Synthesis and Characterization of Thermally Insulating Silica-Alumina Foams
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PublisherThe University of Arizona.
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AbstractAluminosilicate derived engineering materials such as geopolymers, zeolites, Gorilla Glass, and amorphous silica-alumina systems have found immense uses as catalysts, filters, drug delivery, thermal barriers, refractory coatings, and mechanical protection systems. Partly inspired by previous investigations carried out on zeolites, and geopolymers, the focus of this dissertation is on developing a new class of silica-alumina foams (SAF) for thermal insulation applications. Specifically, using earth-abundant materials such as quartz and corundum powders as precursors, a simple, but effective low energy direct foaming based method for synthesis of thermally insulating porous foams with thermal conductivity as low as 0.08 W/mK has been established. The adopted synthesis procedure provides a straightforward avenue for obtaining closed-cell silica-alumina foams, with densities ranging from 1.7 to 0.22 g/cc. The ability to tune the densities is achieved by controlled addition of blowing agents (H2O2) and surfactants (stearic acid) respectively. The thermal conductivity of these foams decreased monotonically with increasing porosity (or decreasing densities), and the density-thermal conductivity relationship is governed by a power law. In addition, morphological, microstructural, structural, and compositional characterization was performed via a combination of optical and scanning electron microscopy (SEM), x-ray diffraction, X-ray microcomputed tomography (μCT), and nuclear magnetic resonance (NMR) methods. In particular, μCT, optical microscopy, and SEM clearly indicated the closed cell form of the foams; in addition, the ratio of average pore-size to average strut thickness decreased with increasing mass density of the foams. An analysis of SEM images demonstrated that the compositional and structural features of both the strut walls and the interior walls of the pores were very similar, primarily consisting of inorganic silica and alumina particles. SEM data also indicated that the SAF foams demonstrate a hierarchical pore structure. Further insights obtained from EDX maps, XRD data, and NMR spectra, clearly indicated the presence of a crystalline ‘film’ phase (NaAlSiO4) in close proximity with silica particles. It is hypothesized that the observed NaAlSiO4 phase is formed due to the high pH conditions pertaining to the synthesis protocols, and serves as a binder phase between constituent particles. While this work represents a straightforward and simple path towards obtaining silica-alumina foams with very low densities, the developed method is directly applicable to obtaining a wider variety of multicomponent ceramic foams.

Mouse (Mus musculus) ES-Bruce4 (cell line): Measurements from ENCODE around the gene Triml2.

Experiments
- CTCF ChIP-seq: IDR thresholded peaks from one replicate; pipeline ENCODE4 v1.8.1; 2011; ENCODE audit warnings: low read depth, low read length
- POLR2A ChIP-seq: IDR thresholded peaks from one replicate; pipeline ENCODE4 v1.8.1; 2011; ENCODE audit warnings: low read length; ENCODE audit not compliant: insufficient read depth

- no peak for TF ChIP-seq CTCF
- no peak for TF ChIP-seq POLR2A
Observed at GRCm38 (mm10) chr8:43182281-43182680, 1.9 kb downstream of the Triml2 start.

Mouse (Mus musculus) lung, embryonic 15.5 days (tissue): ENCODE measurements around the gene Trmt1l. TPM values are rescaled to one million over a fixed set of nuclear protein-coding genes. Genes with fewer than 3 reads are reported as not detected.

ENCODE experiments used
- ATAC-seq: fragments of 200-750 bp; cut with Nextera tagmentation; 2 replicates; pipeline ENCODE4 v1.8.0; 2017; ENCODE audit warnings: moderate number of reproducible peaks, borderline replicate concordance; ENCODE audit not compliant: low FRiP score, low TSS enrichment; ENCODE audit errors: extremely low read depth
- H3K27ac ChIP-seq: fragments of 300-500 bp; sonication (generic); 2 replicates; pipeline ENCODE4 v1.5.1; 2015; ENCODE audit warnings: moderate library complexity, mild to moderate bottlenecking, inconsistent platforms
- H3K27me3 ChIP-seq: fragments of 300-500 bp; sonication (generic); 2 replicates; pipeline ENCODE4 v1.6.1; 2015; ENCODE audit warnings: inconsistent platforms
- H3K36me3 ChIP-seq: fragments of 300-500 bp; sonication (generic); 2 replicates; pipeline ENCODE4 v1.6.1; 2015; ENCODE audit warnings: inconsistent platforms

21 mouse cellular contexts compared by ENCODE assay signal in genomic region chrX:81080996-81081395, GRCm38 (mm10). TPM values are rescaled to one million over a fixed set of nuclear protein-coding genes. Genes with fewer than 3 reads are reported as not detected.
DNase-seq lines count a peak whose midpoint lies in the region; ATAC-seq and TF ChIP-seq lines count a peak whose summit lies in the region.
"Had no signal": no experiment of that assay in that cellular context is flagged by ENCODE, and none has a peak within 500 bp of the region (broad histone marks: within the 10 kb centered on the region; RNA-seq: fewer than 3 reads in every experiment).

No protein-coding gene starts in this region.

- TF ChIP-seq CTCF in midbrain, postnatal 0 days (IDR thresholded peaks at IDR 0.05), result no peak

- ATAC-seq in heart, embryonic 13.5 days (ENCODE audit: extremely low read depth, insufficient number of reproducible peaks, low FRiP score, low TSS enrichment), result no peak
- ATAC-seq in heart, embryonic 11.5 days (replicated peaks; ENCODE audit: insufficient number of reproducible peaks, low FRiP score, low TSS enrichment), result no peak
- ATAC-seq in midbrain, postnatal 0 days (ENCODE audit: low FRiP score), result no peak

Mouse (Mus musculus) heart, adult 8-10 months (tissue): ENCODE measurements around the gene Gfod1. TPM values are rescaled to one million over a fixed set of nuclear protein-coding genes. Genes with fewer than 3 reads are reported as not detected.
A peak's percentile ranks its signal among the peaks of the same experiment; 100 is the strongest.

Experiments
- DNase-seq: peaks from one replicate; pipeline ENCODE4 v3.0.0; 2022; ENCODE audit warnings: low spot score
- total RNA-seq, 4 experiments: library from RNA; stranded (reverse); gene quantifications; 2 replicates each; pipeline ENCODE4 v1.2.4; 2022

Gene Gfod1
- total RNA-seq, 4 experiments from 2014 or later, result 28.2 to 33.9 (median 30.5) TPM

Degree ProgramGraduate College
Materials Science and Engineering